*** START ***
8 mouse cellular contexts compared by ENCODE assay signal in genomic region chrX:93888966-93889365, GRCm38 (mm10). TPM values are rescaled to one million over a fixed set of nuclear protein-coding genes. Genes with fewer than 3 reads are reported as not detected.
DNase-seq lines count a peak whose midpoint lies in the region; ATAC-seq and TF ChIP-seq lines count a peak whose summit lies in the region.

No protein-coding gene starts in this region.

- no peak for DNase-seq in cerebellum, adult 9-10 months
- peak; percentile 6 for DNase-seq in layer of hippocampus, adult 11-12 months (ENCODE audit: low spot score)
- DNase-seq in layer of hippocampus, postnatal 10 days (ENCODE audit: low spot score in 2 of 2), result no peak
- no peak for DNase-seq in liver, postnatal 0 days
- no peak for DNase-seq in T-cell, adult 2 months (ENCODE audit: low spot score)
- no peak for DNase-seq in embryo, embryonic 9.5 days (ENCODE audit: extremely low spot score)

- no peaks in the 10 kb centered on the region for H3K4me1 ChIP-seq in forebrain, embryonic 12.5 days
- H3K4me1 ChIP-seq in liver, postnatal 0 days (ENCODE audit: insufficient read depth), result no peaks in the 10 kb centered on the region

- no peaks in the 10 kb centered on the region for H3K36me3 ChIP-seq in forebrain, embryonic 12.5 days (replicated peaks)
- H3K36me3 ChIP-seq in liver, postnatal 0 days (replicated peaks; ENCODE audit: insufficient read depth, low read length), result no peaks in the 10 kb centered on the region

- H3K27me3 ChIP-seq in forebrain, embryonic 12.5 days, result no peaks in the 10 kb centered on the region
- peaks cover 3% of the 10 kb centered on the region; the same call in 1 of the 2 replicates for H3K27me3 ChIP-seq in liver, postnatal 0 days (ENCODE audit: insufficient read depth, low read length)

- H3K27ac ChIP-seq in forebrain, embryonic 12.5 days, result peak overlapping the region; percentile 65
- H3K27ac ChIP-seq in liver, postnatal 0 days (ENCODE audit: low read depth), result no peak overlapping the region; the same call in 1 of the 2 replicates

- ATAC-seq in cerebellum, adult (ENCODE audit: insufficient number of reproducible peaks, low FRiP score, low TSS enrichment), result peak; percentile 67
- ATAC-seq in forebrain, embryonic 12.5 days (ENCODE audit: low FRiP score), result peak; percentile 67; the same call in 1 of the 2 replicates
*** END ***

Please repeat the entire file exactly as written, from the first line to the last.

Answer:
8 mouse cellular contexts compared by ENCODE assay signal in genomic region chrX:93888966-93889365, GRCm38 (mm10). TPM values are rescaled to one million over a fixed set of nuclear protein-coding genes. Genes with fewer than 3 reads are reported as not detected.
DNase-seq lines count a peak whose midpoint lies in the region; ATAC-seq and TF ChIP-seq lines count a peak whose summit lies in the region.

No protein-coding gene starts in this region.

- no peak for DNase-seq in cerebellum, adult 9-10 months
- peak; percentile 6 for DNase-seq in layer of hippocampus, adult 11-12 months (ENCODE audit: low spot score)
- DNase-seq in layer of hippocampus, postnatal 10 days (ENCODE audit: low spot score in 2 of 2), result no peak
- no peak for DNase-seq in liver, postnatal 0 days
- no peak for DNase-seq in T-cell, adult 2 months (ENCODE audit: low spot score)
- no peak for DNase-seq in embryo, embryonic 9.5 days (ENCODE audit: extremely low spot score)

- no peaks in the 10 kb centered on the region for H3K4me1 ChIP-seq in forebrain, embryonic 12.5 days
- H3K4me1 ChIP-seq in liver, postnatal 0 days (ENCODE audit: insufficient read depth), result no peaks in the 10 kb centered on the region

- no peaks in the 10 kb centered on the region for H3K36me3 ChIP-seq in forebrain, embryonic 12.5 days (replicated peaks)
- H3K36me3 ChIP-seq in liver, postnatal 0 days (replicated peaks; ENCODE audit: insufficient read depth, low read length), result no peaks in the 10 kb centered on the region

- H3K27me3 ChIP-seq in forebrain, embryonic 12.5 days, result no peaks in the 10 kb centered on the region
- peaks cover 3% of the 10 kb centered on the region; the same call in 1 of the 2 replicates for H3K27me3 ChIP-seq in liver, postnatal 0 days (ENCODE audit: insufficient read depth, low read length)

- H3K27ac ChIP-seq in forebrain, embryonic 12.5 days, result peak overlapping the region; percentile 65
- H3K27ac ChIP-seq in liver, postnatal 0 days (ENCODE audit: low read depth), result no peak overlapping the region; the same call in 1 of the 2 replicates

- ATAC-seq in cerebellum, adult (ENCODE audit: insufficient number of reproducible peaks, low FRiP score, low TSS enrichment), result peak; percentile 67
- ATAC-seq in forebrain, embryonic 12.5 days (ENCODE audit: low FRiP score), result peak; percentile 67; the same call in 1 of the 2 replicates